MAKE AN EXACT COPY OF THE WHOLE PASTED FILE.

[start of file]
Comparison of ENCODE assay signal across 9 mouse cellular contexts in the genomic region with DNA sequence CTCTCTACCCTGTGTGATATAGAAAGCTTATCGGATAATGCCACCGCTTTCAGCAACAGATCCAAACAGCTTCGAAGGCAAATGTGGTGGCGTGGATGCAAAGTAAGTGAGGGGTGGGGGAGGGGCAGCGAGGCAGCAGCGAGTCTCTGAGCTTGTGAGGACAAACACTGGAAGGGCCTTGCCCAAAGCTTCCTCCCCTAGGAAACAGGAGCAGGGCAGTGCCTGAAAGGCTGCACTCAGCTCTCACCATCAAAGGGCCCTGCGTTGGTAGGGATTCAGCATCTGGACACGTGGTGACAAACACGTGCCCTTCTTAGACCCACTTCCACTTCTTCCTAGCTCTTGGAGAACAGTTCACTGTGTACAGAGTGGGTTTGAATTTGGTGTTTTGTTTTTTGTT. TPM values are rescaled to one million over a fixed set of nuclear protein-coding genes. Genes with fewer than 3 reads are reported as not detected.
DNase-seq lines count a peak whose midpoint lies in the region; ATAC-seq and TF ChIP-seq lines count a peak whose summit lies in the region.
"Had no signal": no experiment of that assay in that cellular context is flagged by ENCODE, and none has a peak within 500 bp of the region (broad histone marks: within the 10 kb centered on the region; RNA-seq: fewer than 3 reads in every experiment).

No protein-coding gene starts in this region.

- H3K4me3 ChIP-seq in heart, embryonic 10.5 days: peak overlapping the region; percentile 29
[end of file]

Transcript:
Comparison of ENCODE assay signal across 9 mouse cellular contexts in the genomic region with DNA sequence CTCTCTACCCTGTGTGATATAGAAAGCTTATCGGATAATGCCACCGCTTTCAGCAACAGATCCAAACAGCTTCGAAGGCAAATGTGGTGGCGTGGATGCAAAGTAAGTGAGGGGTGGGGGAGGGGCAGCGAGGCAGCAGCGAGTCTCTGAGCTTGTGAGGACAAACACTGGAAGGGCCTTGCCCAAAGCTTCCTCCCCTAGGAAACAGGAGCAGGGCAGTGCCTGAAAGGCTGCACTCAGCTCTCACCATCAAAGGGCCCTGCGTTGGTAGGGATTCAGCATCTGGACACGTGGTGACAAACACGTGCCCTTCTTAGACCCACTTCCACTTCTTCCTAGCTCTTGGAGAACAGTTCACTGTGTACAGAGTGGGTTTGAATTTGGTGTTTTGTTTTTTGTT. TPM values are rescaled to one million over a fixed set of nuclear protein-coding genes. Genes with fewer than 3 reads are reported as not detected.
DNase-seq lines count a peak whose midpoint lies in the region; ATAC-seq and TF ChIP-seq lines count a peak whose summit lies in the region.
"Had no signal": no experiment of that assay in that cellular context is flagged by ENCODE, and none has a peak within 500 bp of the region (broad histone marks: within the 10 kb centered on the region; RNA-seq: fewer than 3 reads in every experiment).

No protein-coding gene starts in this region.

- H3K4me3 ChIP-seq in heart, embryonic 10.5 days: peak overlapping the region; percentile 29